Magneta Lane

Lexi Valentine calls exactly on time for our interview on the morning after Magneta Lane’s Witchrock EP release show; besides being on time, she’s energized, and then quickly apologizes about being too talkative. Her excitement doesn’t skip a beat over the next half hour as we talk about the band’s sort-of meltdown and sort-of comeback.

“After Gambling With God came out [in 2009], everything was such a mess on [the business] side of things,” she says. “When we first started, everyone thought we were 19, but we were like 15. We knew nothing about the business. Being in a band for 10 years, you learn so much. And the other thing is that, as a woman in the industry, you don’t want people to think that you’re just some stupid girl on stage with a guitar. I want to know my business. That was something that was super important to us.”

For Valentine that meant starting her own label (Splendor House Records) and getting Canadian early-aughts hitmakers Finger Eleven’s Rick Jackett and James Black in on the writing process for perspective—and building confidence. “I was so spent with everything that had happened, I needed fresh ears,” she says, explaining how they met at a party and bonded over—what else—music. “They pushed me to not be afraid in my lyrics, or even in my singing. Then they said they really wanted to produce this record. We’re going to go back in the studio to continue with them because it’s working out really well.”

Despite the personal overhaul, Witchrock still sounds unmistakably like Magneta Lane—irresistible melodies wrapped in a warm and subtle early 90s alt-rock smudge. I try to hint that I thought the band to always be underrated and ask Valentine if she agreed that the trio always seemed to get unfairly be wrong-place-wrong-time lumped in with an Avril aesthetic.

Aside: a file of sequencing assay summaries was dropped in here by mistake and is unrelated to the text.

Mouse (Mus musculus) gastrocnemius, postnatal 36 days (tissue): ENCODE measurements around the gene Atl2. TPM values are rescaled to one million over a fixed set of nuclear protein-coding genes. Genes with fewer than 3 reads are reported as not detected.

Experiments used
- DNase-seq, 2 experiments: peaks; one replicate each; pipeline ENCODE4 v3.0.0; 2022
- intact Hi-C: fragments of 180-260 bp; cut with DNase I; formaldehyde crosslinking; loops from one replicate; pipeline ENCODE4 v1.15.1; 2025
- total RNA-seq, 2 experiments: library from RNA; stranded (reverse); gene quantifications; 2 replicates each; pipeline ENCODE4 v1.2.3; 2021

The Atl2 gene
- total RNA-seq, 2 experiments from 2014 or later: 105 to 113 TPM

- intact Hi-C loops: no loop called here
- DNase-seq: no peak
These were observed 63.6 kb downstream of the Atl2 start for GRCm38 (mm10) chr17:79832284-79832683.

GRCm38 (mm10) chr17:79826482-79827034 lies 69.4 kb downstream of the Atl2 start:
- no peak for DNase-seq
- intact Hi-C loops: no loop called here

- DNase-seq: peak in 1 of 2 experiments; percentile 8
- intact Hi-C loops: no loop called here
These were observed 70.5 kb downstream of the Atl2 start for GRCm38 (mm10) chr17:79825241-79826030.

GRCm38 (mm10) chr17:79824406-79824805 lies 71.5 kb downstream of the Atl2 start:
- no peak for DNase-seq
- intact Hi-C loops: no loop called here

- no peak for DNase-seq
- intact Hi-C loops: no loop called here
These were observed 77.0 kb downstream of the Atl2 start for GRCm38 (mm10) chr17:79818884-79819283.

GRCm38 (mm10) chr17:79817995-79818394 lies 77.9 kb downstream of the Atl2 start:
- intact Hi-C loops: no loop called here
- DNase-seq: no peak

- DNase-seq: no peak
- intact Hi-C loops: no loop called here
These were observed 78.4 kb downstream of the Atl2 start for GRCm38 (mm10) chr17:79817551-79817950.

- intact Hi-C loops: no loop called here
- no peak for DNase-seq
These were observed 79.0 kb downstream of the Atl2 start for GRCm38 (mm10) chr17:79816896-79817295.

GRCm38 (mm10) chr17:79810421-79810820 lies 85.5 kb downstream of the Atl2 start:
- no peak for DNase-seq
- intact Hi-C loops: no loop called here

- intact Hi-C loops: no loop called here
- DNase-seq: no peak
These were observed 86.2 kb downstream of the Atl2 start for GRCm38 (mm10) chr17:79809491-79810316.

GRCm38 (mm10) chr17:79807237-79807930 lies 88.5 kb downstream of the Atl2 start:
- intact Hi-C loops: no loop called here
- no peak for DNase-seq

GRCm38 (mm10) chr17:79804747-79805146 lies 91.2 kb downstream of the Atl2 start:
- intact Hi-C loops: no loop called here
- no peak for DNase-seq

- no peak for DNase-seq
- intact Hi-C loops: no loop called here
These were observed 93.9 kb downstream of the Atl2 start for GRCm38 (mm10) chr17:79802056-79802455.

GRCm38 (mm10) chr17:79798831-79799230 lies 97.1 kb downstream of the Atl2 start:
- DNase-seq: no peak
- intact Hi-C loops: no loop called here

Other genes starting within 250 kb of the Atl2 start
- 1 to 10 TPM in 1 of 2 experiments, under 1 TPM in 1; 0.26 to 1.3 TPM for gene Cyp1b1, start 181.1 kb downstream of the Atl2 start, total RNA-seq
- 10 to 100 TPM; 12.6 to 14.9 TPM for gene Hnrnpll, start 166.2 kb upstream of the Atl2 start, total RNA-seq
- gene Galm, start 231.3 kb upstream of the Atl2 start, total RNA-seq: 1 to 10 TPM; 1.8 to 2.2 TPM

“We’re too indie-rock for mainstream, too mainstream-poppy for the really cool indie-rock artsy crowd, and we’re just like, what the fuck? Nobody ever told us that this is what we were signing up for,” she says.

“Looking back now, it doesn’t even feel like us really. It’s almost like this weird role we were playing. All we wanted to do was play music, but then there was all this other stuff that came along with it. Maybe because we felt awkward while a lot of that stuff was going on, because we were still trying to find our feet as people as well, maybe that’s why a lot of the things happened at the wrong time. I think our confusion was very evident in what we were doing earlier on. Whereas now, it’s just like, this is who we are. I’m very comfortable in my own skin.

“Being in this band used to be more of a selfish endeavour. We were 17 and wanted to be rock stars,” Valentine says. “And now that I’m older, I want girls to get something from this. That to me is probably the most important thing now, being in a band. That’s the reason we’re doing it now.”

This article originally appeared in the March 2013 issue of AUX Magazine. Download and subscribe for free in the App Store.

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